This union was accomplished in the sacrament [of Holy Orders] by a character, the priestly character, which is a reality, but not of the corporeal order. It is a reality that will leave a mark on the soul, which is spiritual. This mark is indelible, like the other sacramental characters. This mark really makes him a priest, provides him with powers that infinitely surpass all the abilities and faculties of men. Our Lord makes him participate, share intimately [in Himself]; this is truly the definition of the priestly character: a participation in what is called the Hypostatic Union. The Hypostatic Union is what makes Jesus, in other words, the union of two natures, the human nature and the divine nature, in the person of the Word of God.
When the Word of God became flesh, He became Man, He assumed a human nature. This is what makes Him a priest, because this is what makes Him the mediator between men and God. And because He has two natures—He is God and He is man—He can stand in the middle, between the two. He has titles from both sides. Moreover, being God, all His actions have an infinite value. And therefore there can be no more excellent priest, there is no priest other than Our Lord who serves as the bridge between God and men. Furthermore, He is the One who makes reparation, because human beings, unfortunately, from the dawn of history, have offended God. He is the only One who was able to make reparation for us.
The priest is the instrument of the Word of God
The priest is therefore truly associated, united with Our Lord Jesus Christ, in a union that surpasses understanding. We have no possible example, no comparison in the order of creatures, to describe the union that Our Lord wishes to have with His priest. And it is precisely through this union that He makes of him His instrument, we could say: His priestly instrument. In the same way in which all the art, all the personality of a writer passes through his pen, since what is written can be analyzed by graphology: we can know through what is written something about the person who wrote it. This means that there is something of the person that has passed through the instrument, which is the pencil.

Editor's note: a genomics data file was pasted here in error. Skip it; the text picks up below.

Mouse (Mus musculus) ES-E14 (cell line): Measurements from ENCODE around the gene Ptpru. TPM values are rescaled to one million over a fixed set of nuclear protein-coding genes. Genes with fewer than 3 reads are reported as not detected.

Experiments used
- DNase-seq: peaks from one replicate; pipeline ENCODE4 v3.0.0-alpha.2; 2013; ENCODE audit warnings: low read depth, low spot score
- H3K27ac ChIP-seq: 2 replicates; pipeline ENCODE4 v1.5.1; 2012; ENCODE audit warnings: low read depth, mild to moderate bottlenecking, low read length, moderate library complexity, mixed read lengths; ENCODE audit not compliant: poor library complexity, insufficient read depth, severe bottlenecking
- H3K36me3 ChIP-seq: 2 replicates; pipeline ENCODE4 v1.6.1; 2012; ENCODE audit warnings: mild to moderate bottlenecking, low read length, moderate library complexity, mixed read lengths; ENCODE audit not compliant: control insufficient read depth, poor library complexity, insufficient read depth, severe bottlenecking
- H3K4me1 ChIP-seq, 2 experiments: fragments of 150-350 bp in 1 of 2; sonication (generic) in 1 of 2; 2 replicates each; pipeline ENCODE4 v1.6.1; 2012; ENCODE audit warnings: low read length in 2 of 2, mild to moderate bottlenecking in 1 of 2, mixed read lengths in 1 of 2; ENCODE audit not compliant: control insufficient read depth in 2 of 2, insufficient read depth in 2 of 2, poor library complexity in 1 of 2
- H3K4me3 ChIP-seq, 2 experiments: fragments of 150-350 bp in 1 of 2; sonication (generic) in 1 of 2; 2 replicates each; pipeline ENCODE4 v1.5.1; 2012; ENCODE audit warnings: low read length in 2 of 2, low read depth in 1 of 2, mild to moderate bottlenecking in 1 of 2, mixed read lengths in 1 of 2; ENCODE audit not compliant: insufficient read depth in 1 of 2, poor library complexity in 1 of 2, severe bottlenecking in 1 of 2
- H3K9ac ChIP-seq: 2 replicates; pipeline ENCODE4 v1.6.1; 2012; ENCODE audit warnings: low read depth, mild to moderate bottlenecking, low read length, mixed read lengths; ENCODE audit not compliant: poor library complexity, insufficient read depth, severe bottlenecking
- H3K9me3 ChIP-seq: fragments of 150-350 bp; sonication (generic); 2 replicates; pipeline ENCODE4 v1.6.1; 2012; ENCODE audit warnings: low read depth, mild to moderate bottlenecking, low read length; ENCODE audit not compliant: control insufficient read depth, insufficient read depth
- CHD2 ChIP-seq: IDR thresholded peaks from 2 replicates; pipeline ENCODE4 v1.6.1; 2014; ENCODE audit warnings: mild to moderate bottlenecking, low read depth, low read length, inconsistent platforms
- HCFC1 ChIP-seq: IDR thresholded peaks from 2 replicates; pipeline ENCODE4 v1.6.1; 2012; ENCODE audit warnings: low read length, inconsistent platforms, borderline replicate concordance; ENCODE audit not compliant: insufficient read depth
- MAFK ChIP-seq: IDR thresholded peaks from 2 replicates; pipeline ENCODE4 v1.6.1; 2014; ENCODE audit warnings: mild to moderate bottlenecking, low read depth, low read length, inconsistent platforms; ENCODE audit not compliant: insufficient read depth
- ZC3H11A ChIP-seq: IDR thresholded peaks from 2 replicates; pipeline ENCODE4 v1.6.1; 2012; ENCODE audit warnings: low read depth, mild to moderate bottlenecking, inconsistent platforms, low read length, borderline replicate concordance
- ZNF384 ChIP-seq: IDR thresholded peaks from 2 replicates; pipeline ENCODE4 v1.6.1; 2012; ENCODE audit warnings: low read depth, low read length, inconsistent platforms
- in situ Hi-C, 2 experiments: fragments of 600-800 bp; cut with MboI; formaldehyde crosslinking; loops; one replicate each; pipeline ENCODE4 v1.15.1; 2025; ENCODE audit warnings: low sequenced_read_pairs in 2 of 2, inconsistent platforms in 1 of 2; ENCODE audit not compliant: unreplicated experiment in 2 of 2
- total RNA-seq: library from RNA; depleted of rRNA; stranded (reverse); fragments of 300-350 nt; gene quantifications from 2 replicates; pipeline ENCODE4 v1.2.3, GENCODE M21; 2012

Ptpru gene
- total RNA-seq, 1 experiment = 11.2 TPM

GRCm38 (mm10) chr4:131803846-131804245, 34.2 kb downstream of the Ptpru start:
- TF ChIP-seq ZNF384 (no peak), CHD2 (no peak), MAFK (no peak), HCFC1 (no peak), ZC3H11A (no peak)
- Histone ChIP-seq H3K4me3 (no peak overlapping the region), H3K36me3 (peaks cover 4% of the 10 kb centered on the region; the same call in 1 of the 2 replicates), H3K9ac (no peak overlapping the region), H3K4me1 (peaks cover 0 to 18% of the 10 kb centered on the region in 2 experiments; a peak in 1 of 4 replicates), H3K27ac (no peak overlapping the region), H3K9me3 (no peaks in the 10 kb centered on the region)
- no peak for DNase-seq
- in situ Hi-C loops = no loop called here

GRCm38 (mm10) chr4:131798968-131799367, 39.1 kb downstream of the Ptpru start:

Well, then, in the case of the priest, there is something of the Person of the Word, therefore of Jesus, that passes through this instrument and thereby accomplishes each and every one of the priest’s works. The priest has the dignity of an instrument. He is capable of doing extraordinary things, but never all by himself. Always under the guidance of and in dependence, in absolute dependence on Our Lord Jesus Christ. This is what ordination will do.
Let us recall what St. Leo said in a sermon for the Feast of the Nativity: “Christians, recognize your dignity...” —this same word, agnoscite—“recognize your dignity as Christians and live accordingly....” What then must we say to the priest? Recognize your dignity, know who you are. This is a great mystery. The Cure of Ars used to say that if someone ever came to know what a priest is, he would die as a result; he would die of love to see that grandeur, that infinite mercy of our good God for mankind.
O priest, where will you find this knowledge, where will you recognize what you are? Well, chiefly in the Mass: if Our Lord wants you to be a priest, it is first and foremost for the Sacrifice.